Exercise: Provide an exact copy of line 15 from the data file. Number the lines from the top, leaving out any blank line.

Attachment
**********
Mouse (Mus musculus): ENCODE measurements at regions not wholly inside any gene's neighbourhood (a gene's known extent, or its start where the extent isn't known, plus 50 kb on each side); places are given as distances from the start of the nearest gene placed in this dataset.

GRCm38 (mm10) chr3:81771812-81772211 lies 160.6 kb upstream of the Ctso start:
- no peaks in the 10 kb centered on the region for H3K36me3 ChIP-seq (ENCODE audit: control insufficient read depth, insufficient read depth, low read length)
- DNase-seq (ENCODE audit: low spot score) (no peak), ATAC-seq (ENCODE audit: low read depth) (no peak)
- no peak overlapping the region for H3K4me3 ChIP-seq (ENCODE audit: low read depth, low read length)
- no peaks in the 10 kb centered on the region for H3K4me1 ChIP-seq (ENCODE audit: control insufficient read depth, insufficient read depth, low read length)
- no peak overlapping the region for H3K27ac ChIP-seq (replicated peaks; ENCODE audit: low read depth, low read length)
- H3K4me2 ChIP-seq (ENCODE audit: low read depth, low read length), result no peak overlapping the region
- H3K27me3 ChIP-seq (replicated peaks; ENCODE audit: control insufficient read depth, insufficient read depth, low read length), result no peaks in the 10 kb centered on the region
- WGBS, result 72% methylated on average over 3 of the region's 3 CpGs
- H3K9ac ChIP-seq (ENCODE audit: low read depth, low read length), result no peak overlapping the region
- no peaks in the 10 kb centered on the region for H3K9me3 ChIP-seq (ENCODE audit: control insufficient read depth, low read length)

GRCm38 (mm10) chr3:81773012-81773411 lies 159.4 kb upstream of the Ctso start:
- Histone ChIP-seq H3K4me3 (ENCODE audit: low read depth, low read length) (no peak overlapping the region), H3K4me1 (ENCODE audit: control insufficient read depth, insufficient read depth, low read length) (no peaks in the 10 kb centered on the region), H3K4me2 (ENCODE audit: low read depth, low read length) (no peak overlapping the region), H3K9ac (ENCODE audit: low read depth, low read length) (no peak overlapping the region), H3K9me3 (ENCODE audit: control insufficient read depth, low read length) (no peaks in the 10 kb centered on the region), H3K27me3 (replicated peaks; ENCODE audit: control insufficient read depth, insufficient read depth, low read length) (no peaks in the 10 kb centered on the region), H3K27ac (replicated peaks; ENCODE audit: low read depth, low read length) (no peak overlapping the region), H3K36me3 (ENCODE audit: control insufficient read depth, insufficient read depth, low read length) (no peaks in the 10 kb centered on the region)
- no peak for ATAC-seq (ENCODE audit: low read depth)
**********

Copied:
- no peak for ATAC-seq (ENCODE audit: low read depth)